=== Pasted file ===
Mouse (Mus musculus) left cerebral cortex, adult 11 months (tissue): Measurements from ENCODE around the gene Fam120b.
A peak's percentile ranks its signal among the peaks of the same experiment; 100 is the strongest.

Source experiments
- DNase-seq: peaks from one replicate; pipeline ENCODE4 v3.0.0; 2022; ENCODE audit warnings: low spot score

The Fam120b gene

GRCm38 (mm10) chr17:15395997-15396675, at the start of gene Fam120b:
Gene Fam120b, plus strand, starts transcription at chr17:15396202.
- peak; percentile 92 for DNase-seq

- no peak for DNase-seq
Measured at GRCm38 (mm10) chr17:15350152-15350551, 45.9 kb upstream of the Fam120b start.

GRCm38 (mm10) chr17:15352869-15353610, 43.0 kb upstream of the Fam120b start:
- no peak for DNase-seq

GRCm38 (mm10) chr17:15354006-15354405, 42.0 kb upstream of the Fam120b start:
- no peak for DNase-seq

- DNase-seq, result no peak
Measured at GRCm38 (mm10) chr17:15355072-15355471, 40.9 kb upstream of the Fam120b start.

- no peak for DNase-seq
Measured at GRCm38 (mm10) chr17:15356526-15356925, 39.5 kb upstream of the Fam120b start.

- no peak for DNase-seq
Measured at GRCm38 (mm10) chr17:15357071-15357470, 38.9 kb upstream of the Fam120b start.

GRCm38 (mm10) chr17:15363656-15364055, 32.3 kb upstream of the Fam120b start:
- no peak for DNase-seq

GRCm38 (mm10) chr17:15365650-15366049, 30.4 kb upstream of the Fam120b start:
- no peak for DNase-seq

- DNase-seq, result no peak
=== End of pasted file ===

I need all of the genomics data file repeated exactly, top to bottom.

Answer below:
Mouse (Mus musculus) left cerebral cortex, adult 11 months (tissue): Measurements from ENCODE around the gene Fam120b.
A peak's percentile ranks its signal among the peaks of the same experiment; 100 is the strongest.

Source experiments
- DNase-seq: peaks from one replicate; pipeline ENCODE4 v3.0.0; 2022; ENCODE audit warnings: low spot score

The Fam120b gene

GRCm38 (mm10) chr17:15395997-15396675, at the start of gene Fam120b:
Gene Fam120b, plus strand, starts transcription at chr17:15396202.
- peak; percentile 92 for DNase-seq

- no peak for DNase-seq
Measured at GRCm38 (mm10) chr17:15350152-15350551, 45.9 kb upstream of the Fam120b start.

GRCm38 (mm10) chr17:15352869-15353610, 43.0 kb upstream of the Fam120b start:
- no peak for DNase-seq

GRCm38 (mm10) chr17:15354006-15354405, 42.0 kb upstream of the Fam120b start:
- no peak for DNase-seq

- DNase-seq, result no peak
Measured at GRCm38 (mm10) chr17:15355072-15355471, 40.9 kb upstream of the Fam120b start.

- no peak for DNase-seq
Measured at GRCm38 (mm10) chr17:15356526-15356925, 39.5 kb upstream of the Fam120b start.

- no peak for DNase-seq
Measured at GRCm38 (mm10) chr17:15357071-15357470, 38.9 kb upstream of the Fam120b start.

GRCm38 (mm10) chr17:15363656-15364055, 32.3 kb upstream of the Fam120b start:
- no peak for DNase-seq

GRCm38 (mm10) chr17:15365650-15366049, 30.4 kb upstream of the Fam120b start:
- no peak for DNase-seq

- DNase-seq, result no peak